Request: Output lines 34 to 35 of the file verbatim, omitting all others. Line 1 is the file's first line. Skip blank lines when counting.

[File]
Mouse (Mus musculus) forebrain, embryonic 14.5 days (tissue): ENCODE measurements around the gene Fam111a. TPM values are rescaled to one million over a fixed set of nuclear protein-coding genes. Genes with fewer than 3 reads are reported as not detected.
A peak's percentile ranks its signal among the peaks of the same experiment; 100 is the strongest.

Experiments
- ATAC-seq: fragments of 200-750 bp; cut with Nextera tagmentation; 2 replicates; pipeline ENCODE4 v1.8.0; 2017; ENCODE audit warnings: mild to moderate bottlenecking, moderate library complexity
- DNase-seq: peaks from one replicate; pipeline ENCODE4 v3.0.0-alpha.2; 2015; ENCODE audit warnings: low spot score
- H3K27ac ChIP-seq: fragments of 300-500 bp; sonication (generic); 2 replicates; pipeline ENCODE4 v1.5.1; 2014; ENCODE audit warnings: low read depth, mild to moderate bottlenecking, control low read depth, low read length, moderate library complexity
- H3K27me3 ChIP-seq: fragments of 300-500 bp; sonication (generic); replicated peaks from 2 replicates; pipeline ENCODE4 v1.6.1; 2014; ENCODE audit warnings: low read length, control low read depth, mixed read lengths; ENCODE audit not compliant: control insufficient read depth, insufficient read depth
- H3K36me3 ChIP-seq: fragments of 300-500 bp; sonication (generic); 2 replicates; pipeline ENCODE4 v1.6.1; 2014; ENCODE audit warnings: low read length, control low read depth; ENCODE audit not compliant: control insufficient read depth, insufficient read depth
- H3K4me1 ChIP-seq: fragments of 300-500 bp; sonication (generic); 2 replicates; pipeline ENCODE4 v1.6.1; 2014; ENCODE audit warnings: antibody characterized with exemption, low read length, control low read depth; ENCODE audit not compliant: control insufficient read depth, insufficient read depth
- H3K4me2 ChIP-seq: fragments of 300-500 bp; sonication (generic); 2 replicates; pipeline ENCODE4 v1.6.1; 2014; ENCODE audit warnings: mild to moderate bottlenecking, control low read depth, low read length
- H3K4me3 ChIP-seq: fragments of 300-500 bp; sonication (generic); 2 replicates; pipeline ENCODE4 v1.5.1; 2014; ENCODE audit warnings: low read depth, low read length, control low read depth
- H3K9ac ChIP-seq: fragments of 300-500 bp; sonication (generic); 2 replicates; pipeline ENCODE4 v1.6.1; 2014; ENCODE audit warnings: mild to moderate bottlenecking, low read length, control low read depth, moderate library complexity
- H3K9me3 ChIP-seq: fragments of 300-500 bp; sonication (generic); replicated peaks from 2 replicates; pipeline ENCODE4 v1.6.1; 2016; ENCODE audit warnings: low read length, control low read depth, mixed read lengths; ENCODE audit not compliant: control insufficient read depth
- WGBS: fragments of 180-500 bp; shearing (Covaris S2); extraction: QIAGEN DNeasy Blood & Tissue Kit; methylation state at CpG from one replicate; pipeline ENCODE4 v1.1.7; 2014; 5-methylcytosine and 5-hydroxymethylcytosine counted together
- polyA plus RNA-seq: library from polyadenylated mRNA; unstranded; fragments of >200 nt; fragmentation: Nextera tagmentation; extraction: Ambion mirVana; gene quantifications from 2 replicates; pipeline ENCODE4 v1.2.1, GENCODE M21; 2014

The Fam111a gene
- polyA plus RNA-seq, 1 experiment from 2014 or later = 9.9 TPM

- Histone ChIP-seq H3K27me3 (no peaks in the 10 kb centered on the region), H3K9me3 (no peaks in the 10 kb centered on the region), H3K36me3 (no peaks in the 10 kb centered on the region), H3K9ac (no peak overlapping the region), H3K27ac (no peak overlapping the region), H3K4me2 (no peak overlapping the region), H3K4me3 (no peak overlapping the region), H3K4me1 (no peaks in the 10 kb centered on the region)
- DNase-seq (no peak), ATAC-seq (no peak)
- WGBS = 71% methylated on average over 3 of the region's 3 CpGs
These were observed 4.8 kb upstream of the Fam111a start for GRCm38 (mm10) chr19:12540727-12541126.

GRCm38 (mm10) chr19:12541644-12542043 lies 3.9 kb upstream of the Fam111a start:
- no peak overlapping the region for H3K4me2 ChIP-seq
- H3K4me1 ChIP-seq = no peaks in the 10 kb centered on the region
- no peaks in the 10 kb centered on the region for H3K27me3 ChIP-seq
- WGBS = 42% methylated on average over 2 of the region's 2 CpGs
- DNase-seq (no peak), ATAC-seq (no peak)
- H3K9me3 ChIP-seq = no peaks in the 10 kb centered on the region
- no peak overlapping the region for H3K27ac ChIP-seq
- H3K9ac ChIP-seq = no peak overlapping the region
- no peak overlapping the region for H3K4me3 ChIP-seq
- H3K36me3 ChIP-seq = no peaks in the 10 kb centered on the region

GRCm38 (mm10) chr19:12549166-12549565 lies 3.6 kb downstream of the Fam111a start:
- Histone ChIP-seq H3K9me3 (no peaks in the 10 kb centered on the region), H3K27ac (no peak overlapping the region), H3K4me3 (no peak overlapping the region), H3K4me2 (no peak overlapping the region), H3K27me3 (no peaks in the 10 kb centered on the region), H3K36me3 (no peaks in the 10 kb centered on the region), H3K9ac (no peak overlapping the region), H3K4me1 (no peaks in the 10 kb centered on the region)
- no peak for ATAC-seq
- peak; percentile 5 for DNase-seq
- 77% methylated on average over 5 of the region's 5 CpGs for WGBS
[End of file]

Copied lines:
- Histone ChIP-seq H3K9me3 (no peaks in the 10 kb centered on the region), H3K27ac (no peak overlapping the region), H3K4me3 (no peak overlapping the region), H3K4me2 (no peak overlapping the region), H3K27me3 (no peaks in the 10 kb centered on the region), H3K36me3 (no peaks in the 10 kb centered on the region), H3K9ac (no peak overlapping the region), H3K4me1 (no peaks in the 10 kb centered on the region)
- no peak for ATAC-seq